Many contemporary theorists believe that the Jersey Devil could possibly be a very rare, unclassified species which instinctually fears and attempts to avoid humans. Such elements that support this theory include the overall similarities of the creature's appearance (horselike head, long neck and tail, leathery wings, cloven hooves, blood-curdling scream), with the only variables being the height and color. Another factor that supports the cryptozoological theory is the fact that it is more likely that a species could endure over a span of several hundred years, rather than the existence of a single creature living for over 500 years.
Some people think the Sandhill Crane (which has a 7 feet wingspan) is the basis of the Jersey Devil stories.
The physical descriptions of the Jersey Devil appear to be mostly consistent with a species of pterosaur such as a dimorphodon.


Name: Kraken, colossal squid, colossal squid
Grouping: Water Monster
First reported: Fishermen and sailors
Country: All over the world, but more specifically off the coasts of Norway and Iceland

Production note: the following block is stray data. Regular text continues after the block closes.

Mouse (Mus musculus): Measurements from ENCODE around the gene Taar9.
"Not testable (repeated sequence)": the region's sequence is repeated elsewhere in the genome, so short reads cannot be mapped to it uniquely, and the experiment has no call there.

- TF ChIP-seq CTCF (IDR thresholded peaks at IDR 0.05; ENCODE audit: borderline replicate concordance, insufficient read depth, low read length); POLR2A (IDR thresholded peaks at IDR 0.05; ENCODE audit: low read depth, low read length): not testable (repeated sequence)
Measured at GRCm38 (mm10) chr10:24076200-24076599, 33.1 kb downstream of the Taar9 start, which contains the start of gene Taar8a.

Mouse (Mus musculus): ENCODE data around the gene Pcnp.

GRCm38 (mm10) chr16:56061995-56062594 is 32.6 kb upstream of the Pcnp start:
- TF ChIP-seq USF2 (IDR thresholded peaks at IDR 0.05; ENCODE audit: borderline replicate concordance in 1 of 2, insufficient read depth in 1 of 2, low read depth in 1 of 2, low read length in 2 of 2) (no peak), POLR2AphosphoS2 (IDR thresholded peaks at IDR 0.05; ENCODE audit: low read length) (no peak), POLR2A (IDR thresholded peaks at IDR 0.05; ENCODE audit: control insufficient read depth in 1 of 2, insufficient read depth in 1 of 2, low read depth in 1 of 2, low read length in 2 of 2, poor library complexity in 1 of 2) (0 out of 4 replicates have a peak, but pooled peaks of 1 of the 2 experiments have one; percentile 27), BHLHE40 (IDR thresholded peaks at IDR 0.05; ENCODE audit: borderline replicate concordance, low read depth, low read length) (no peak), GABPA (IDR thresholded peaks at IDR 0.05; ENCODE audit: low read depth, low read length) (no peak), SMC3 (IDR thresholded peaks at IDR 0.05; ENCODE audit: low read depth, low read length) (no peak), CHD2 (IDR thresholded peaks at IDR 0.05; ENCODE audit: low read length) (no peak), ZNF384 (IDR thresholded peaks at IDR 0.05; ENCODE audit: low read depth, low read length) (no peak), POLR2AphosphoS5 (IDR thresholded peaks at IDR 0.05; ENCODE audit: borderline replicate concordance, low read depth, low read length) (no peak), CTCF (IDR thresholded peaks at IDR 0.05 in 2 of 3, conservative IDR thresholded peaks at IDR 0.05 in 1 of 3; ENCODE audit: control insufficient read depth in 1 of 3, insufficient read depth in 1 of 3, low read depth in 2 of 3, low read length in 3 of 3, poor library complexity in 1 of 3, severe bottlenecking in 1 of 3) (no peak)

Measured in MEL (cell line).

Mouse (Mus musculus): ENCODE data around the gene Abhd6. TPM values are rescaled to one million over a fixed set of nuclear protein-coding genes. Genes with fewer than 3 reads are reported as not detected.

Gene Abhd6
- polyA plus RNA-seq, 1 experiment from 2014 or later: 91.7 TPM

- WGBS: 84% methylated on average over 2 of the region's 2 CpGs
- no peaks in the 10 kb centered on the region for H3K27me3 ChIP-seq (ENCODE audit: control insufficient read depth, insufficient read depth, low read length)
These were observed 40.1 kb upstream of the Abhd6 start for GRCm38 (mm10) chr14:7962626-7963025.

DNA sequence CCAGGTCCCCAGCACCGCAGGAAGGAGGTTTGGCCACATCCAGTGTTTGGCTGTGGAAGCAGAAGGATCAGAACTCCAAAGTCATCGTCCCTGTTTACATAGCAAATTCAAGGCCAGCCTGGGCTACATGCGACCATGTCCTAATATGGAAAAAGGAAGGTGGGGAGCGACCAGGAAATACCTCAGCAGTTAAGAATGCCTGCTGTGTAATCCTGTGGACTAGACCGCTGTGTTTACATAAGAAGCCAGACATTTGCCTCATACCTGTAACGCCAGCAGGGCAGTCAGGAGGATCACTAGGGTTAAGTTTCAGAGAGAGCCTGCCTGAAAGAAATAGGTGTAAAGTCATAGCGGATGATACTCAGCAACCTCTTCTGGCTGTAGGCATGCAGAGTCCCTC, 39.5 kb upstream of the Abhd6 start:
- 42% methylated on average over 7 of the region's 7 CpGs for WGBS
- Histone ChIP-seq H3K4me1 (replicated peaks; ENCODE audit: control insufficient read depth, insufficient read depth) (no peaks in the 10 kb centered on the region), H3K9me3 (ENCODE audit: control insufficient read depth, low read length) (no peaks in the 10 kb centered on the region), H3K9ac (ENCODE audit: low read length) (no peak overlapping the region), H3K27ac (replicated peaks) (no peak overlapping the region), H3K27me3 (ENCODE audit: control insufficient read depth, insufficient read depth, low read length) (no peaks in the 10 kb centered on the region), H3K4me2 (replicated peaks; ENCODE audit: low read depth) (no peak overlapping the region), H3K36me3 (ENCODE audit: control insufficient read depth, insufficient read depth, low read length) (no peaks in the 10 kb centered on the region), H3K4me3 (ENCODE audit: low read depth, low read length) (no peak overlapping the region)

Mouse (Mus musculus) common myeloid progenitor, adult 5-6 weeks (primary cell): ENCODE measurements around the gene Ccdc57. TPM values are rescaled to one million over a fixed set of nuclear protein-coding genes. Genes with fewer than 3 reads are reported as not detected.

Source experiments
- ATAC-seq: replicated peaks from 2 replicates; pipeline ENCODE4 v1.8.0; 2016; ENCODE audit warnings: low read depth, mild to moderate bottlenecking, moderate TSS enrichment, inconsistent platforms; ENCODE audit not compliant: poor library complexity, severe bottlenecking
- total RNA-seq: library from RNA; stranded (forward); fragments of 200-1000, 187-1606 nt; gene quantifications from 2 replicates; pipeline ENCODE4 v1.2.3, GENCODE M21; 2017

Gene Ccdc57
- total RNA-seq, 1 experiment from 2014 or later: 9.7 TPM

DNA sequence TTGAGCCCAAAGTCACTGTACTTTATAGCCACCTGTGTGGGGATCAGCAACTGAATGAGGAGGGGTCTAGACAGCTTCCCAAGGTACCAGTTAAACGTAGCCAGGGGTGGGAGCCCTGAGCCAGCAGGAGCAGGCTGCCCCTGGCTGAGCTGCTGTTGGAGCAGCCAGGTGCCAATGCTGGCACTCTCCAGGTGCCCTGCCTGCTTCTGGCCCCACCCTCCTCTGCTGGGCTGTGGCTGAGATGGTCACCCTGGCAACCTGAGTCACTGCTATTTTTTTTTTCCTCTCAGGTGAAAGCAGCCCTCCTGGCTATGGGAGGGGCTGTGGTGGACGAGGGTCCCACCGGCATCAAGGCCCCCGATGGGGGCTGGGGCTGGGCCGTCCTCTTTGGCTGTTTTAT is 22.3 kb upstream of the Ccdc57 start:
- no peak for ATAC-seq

Habitat: Ocean
Status: Unconfirmed

Kraken is the definite article form of krake, a Scandinavian word designating an unhealthy animal, or something twisted. In modern German, Krake (plural and declined singular: Kraken) means octopus, but can also refer to the legendary Kraken (Terrell, 1999). Kraken are legendary sea monsters of gargantuan size, said to have dwelt off the coasts of Norway and Iceland. The sheer size and fearsome appearance attributed to the beasts have made them common ocean-dwelling monsters in various fictional works. The legend may actually have originated from sightings of real giant squid that are estimated to grow to 43 feet in length, including the tentacles. These creatures normally live at great depths, but have been sighted at the surface and reportedly have "attacked" ships.

From ancient times, sailors have reported seeing a huge sea monster with many tentacles, called the kraken. Sailors knew about the octupus and squid, real ocean animals that had tentacles. However, the kraken was considered to be a different species because it was much, much bigger. Sometimes it was thought to be a giant octopus, sometimes it was thought to be a giant squid. Much of the time, it was simply a big sea monster called the kraken.

During the early part of the scientific era, the kraken was considered just as likely to exist as sea serpents. In other words, it was laughed at. Serious scientists steered clear of the kraken question, refusing to study it even when presented with beached kraken carcasses. Then there came a time when everything changed. Several kraken carcasses were beached within a short time of each other, and there was such an uproar that the reluctant scientists were forced to pay attention.